"Afghans for Afghans" spreads warmth and knowledge
Published: Thursday, October 20, 2005
Updated: Wednesday, February 13, 2013 15:02
In a cozy corner of campus, six women sit around tables and work on their knitting while exchanging conversation. Their discussions range from government policies, to important world issues, to their most recent reads. Half a world away, as the temperature drops and the winter weather draws nearer, the impoverished women of Afghanistan have different concerns: survival for themselves and their families.
In the wake of the war that has left their country in shambles, many Afghan people worry about how they are going to keep warm this winter, as Afghanistan is known for its dry and freezing temperatures, especially in the mountainous areas of the country.
Luckily, they aren't the only ones aware of the quandary they face each winter, and many Americans and Canadians have joined in their battle with the elements, including many students from UNH and women from the Durham community.
Their knitting projects vary in size, shape and color. One scarf hangs loosely from its needles onto a woman's lap, in tight, precise stitches of lavender and deep green. One is a cream-colored blanket, thrown in a massive heap on a table, while two small crochet needles work busily on a bottom corner. One is a simple, bright pink square, and though the project doesn't look like much now, soon it will be assembled with other squares of knitting into a large, quilt-like afghan.
In just a few months time, all of these projects will join thousands of others at The American Friends Service Committee in San Francisco, Calif., and begin their journey to the people of Afghanistan.
The project, "afghans for Afghans," was started by Ann Rubin in December of 2001, and has sent around 30,000 articles to Afghanistan in the past four years. It was brought to the UNH campus with the help of Carly Hellen, Katie Carten and Sylvia Foster, three women from the community. These women are joined weekly by ten to twelve students, as well as four to six other women from the Durham community.
The Waysmeet Center at the United Campus Ministry on Mill Road serves as their headquarters, and on Monday nights from 6:30 - 8 p.m., they congregate to work on their individual and group knitting projects.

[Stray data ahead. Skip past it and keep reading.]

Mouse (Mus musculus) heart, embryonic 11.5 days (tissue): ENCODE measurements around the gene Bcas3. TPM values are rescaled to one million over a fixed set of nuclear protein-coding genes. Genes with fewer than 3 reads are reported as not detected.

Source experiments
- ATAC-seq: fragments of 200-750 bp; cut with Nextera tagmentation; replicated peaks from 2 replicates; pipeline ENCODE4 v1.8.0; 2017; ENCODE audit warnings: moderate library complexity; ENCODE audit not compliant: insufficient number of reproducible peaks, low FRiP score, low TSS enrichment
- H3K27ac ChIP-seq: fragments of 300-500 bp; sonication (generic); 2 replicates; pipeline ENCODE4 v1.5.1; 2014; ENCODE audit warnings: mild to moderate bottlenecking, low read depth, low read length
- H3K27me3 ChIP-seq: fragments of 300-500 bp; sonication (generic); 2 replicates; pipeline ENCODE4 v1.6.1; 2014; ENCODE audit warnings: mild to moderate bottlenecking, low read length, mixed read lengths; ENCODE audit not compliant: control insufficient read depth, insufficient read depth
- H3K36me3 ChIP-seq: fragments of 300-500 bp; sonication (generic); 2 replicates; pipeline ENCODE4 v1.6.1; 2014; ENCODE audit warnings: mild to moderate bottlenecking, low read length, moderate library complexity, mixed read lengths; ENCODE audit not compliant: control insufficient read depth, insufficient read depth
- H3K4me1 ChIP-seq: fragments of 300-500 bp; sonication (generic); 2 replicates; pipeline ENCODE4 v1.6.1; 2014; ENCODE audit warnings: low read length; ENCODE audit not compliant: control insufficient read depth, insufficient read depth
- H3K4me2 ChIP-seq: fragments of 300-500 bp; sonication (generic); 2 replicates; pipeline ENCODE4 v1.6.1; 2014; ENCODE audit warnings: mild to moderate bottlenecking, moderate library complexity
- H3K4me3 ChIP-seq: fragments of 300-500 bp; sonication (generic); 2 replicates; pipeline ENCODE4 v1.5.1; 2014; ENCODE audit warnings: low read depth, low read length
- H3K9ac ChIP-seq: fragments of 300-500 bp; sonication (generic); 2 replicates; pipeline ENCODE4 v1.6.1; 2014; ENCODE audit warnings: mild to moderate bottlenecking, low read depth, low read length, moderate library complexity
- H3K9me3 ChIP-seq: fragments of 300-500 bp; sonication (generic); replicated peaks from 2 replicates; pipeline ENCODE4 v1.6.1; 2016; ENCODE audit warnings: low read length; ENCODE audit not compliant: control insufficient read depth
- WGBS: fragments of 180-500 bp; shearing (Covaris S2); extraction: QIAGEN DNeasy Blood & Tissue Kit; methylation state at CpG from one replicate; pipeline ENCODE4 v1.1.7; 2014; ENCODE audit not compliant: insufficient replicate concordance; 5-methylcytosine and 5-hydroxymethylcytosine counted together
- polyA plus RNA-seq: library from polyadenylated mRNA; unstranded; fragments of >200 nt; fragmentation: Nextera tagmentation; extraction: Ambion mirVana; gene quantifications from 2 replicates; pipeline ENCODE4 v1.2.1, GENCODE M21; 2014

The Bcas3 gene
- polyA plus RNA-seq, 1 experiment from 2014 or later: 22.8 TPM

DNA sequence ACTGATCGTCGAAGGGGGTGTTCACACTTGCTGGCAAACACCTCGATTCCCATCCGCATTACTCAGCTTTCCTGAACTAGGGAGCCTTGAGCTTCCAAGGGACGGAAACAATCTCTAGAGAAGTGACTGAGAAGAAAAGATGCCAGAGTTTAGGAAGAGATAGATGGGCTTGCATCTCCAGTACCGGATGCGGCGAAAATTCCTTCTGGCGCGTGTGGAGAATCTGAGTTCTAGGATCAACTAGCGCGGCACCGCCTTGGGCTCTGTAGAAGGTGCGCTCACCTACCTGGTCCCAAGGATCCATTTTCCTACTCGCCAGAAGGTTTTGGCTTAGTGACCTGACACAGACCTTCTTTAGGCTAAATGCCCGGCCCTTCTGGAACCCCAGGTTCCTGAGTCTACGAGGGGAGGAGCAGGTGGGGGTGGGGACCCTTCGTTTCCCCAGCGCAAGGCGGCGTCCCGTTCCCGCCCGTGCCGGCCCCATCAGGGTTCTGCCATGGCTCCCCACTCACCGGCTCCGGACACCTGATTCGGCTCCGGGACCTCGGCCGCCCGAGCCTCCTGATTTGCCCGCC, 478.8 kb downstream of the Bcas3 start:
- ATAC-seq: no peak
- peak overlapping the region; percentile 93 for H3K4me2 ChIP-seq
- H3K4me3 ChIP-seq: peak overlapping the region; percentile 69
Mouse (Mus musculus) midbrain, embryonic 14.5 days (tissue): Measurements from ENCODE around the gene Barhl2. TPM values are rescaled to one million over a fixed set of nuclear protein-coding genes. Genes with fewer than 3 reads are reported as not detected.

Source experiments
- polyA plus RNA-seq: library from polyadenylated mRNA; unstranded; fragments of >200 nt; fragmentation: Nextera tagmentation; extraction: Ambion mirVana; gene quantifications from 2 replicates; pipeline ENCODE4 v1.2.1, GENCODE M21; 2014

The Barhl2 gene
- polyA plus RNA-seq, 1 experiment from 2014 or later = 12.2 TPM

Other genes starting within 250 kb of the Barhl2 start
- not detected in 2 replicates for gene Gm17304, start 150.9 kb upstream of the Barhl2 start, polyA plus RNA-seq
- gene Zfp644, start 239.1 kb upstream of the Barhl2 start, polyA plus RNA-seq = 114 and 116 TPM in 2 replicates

The community helps to alleviate some of the costs of supplies, explains Hellen.
"We let people and churches know about our group and ask for yarn and needles," she said. "And, life is good. I had an "afghans for Afghans" display last spring at a Peace Conference at the high school and a woman gave me bags of wool which she had from her own sheep."
Hellen, who graduated from UNH in 1957, has spent her life caring for people with dementia, in particular, Alzheimer's disease, writing, and traveling throughout the country and internationally, teaching and speaking about her life's work. She, with help from other community women, supplies the new students with needles and yarn, and also works on projects herself.
"The real work comes with sewing together the many squares the students knit or crochet," says Hellen. "The student-knitted squares made into afghans are the finest items we have sent because they are made with such love."
Among the other projects are sweaters, vests, caps and mittens made from wool and wool blends, cotton and other durable, synthetic materials.
Hellen and the two other founders, Carten and Foster, are all members of the President's Commission on the Status of Women program called All Ages Women Wisdom Exchange (AAWWE).
Foster, who also teaches women's studies at the University, expressed her concern for the "bruised" state of the world. She feels optimistic when she attends the meetings, because "when I am with the students, it makes me feel like there's hope," she said.
Feedback has been received from the Afghan people in the form of a letter to the founder, Ann Rubin. Shamim Jawad, the wife of the Afghanistan Ambassador to the United States, wrote to Rubin of her thanks for her efforts.
"We are particularly impressed by the solidarity forged between North Americans and Afghans through the tradition of knitting," she wrote on Sept. 21, 2004. The letter continues, "We are deeply grateful to the volunteers and strongly support 'afghans for Afghans' knitting and crocheting project which promotes cross-cultural understanding and cooperation."
A truly unique atmosphere is created for the hour and a half that the "afghans for Afghans" project assembles. Students and community members of all ages come together for an incredible cause, and in the process they realize that, no matter what age, ethnicity or social class, we can all help and learn from one another.
Freshmen Justine Lariviere glanced up between stitches at their last meeting. "I really miss these people on weeks that we don't meet, and I look forward to Mondays," she said. "Even if it's something small, it's nice to know that I am doing something."
To learn more about "afghans for Afghans," visit their Web site at www.afghansfor Afghans.org.